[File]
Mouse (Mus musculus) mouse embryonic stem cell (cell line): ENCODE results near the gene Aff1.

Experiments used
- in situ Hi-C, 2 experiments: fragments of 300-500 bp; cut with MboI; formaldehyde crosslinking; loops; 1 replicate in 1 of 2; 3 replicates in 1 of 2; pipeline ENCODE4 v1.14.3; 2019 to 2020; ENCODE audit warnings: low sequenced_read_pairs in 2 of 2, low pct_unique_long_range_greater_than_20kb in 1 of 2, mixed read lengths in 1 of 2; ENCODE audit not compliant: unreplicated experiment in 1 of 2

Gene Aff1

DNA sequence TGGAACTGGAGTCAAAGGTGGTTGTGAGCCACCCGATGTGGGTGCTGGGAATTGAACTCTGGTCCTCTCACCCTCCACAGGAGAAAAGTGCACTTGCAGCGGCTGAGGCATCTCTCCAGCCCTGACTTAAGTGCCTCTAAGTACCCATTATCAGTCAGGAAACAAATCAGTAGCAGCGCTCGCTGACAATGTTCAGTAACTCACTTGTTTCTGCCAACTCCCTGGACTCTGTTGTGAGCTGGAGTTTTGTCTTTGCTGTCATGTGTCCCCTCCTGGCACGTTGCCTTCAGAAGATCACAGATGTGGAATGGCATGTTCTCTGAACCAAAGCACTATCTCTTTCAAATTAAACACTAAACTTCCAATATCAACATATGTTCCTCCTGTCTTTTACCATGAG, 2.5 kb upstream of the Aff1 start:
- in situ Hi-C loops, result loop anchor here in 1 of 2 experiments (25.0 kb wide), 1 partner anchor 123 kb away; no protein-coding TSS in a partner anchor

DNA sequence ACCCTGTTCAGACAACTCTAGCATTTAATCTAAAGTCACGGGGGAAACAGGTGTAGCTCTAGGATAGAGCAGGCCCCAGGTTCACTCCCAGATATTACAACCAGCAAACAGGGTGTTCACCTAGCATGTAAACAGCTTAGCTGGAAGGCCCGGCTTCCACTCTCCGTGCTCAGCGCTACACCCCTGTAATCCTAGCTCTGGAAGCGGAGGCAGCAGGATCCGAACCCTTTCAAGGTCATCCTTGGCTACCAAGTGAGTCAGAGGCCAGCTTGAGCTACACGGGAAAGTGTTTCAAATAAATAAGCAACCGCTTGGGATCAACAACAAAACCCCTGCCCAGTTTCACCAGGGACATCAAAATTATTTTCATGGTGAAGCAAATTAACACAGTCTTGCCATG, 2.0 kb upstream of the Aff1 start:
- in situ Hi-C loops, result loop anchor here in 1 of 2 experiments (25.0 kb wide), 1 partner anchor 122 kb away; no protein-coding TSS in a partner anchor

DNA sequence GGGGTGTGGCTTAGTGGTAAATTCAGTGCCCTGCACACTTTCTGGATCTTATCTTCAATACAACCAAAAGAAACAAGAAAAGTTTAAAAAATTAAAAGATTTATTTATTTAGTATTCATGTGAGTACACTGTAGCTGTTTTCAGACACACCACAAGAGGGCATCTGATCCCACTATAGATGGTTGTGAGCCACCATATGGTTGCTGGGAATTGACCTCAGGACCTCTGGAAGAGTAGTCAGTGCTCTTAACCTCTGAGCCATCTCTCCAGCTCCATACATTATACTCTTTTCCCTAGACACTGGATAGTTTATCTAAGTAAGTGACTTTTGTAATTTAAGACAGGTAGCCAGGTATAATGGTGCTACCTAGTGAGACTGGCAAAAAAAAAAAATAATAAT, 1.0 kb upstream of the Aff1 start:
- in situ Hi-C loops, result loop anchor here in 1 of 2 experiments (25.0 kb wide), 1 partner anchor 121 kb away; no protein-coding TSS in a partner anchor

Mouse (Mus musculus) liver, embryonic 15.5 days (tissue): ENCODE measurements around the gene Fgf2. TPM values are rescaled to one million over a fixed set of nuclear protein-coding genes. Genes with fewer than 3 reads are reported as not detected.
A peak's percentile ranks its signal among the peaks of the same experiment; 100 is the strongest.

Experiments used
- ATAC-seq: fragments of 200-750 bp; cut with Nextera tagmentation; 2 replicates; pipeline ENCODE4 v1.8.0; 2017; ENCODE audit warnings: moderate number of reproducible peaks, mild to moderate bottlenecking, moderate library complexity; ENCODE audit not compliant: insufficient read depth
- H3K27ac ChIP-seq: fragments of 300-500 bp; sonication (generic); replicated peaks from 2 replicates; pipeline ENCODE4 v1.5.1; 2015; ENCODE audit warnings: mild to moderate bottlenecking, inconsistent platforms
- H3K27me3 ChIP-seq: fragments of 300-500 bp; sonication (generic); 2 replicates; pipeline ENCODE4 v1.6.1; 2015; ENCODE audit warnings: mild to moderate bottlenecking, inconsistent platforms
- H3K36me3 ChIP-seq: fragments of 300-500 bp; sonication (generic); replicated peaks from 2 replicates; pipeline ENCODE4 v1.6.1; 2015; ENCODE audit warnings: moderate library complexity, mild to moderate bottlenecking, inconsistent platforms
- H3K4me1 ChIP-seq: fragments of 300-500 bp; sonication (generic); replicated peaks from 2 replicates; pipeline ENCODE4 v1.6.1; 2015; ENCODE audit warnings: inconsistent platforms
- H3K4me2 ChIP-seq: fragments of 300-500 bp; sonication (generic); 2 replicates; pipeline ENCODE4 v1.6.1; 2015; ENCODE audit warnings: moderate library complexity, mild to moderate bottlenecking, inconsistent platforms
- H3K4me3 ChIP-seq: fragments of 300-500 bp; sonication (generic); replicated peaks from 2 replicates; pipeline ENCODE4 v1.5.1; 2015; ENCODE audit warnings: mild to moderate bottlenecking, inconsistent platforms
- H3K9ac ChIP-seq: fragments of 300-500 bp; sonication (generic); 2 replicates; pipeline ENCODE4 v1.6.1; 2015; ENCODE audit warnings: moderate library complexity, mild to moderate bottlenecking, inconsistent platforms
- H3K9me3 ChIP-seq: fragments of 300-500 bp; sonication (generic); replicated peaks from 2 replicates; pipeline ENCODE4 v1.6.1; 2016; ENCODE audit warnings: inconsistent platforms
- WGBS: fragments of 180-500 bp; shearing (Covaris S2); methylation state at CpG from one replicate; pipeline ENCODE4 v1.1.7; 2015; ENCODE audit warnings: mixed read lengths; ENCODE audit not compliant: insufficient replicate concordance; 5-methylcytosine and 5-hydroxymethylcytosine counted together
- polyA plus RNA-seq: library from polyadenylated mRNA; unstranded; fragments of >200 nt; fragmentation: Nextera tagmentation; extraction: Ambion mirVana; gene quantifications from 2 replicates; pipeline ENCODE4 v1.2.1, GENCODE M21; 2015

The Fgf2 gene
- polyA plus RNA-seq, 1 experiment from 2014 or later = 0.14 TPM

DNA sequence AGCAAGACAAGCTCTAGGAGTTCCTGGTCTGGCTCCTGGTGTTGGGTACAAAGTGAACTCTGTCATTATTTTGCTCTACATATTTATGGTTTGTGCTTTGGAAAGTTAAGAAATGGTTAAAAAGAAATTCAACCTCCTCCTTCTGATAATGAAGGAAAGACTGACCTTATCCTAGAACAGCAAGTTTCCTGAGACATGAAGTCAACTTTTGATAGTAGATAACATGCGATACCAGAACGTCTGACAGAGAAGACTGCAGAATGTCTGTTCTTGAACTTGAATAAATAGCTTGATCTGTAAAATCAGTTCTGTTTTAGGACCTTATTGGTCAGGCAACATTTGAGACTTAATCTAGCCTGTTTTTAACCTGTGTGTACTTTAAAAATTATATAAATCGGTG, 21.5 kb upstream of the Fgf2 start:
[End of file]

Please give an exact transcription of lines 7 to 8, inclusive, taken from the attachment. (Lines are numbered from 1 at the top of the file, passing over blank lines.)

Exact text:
DNA sequence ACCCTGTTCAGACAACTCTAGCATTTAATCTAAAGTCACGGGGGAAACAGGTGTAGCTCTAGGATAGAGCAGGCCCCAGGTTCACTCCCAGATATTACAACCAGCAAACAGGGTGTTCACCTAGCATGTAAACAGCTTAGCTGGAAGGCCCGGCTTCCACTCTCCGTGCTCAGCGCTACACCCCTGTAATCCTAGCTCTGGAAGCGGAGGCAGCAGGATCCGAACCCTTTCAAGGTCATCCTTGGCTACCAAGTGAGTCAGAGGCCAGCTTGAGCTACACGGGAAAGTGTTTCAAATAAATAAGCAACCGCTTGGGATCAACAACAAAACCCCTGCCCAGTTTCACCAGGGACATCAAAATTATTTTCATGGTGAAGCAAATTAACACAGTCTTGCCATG, 2.0 kb upstream of the Aff1 start:
- in situ Hi-C loops, result loop anchor here in 1 of 2 experiments (25.0 kb wide), 1 partner anchor 122 kb away; no protein-coding TSS in a partner anchor